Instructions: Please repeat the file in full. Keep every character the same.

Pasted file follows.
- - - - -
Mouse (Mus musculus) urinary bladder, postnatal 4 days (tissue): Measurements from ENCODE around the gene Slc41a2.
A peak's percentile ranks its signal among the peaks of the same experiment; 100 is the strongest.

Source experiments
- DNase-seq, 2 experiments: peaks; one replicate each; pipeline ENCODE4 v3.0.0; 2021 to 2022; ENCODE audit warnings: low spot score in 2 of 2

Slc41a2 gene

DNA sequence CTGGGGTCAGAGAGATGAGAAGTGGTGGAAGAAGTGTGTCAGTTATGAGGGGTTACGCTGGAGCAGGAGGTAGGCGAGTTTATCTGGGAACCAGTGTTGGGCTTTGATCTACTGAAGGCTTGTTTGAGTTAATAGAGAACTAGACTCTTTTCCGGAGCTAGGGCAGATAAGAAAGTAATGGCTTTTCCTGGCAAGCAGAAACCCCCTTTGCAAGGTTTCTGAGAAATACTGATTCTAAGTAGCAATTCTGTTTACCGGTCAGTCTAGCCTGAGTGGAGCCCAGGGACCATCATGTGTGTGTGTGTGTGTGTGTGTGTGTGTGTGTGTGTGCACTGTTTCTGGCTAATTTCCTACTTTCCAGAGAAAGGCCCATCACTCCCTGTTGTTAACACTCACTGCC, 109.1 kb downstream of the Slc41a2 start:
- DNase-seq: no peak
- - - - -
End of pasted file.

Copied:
Mouse (Mus musculus) urinary bladder, postnatal 4 days (tissue): Measurements from ENCODE around the gene Slc41a2.
A peak's percentile ranks its signal among the peaks of the same experiment; 100 is the strongest.

Source experiments
- DNase-seq, 2 experiments: peaks; one replicate each; pipeline ENCODE4 v3.0.0; 2021 to 2022; ENCODE audit warnings: low spot score in 2 of 2

Slc41a2 gene

DNA sequence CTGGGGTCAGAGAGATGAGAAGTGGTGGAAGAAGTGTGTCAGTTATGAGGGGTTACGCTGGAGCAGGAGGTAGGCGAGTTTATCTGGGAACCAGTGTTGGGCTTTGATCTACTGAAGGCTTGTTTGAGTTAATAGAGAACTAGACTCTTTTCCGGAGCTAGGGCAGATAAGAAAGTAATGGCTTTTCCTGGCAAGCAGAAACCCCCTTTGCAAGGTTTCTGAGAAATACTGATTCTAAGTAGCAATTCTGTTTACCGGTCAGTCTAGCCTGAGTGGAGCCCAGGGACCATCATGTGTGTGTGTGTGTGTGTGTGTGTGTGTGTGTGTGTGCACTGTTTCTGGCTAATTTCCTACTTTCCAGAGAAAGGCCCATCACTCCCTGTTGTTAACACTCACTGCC, 109.1 kb downstream of the Slc41a2 start:
- DNase-seq: no peak